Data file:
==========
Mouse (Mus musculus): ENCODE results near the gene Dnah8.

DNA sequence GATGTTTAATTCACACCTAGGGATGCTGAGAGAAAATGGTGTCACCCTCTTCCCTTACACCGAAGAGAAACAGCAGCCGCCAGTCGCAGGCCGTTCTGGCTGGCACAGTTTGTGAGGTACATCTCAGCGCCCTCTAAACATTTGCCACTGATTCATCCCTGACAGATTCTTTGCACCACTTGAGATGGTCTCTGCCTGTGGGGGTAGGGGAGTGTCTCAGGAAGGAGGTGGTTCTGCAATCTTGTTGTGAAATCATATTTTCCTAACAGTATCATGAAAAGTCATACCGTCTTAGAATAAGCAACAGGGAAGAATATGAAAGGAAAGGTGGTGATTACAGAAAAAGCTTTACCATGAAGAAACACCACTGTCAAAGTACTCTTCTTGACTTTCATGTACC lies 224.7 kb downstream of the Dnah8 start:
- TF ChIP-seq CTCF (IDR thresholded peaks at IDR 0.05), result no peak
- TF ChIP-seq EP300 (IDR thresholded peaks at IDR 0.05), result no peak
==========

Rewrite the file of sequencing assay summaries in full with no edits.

Mouse (Mus musculus): ENCODE results near the gene Dnah8.

DNA sequence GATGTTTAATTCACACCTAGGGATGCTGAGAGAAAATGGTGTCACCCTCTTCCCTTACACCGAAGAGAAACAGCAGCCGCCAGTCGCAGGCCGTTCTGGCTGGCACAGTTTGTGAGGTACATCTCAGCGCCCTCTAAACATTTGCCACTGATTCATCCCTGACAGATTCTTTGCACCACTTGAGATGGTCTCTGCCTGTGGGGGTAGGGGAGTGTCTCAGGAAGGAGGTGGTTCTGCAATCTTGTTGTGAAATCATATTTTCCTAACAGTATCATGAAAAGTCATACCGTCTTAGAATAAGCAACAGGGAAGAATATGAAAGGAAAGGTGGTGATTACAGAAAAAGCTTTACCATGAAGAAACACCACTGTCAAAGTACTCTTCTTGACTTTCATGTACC lies 224.7 kb downstream of the Dnah8 start:
- TF ChIP-seq CTCF (IDR thresholded peaks at IDR 0.05), result no peak
- TF ChIP-seq EP300 (IDR thresholded peaks at IDR 0.05), result no peak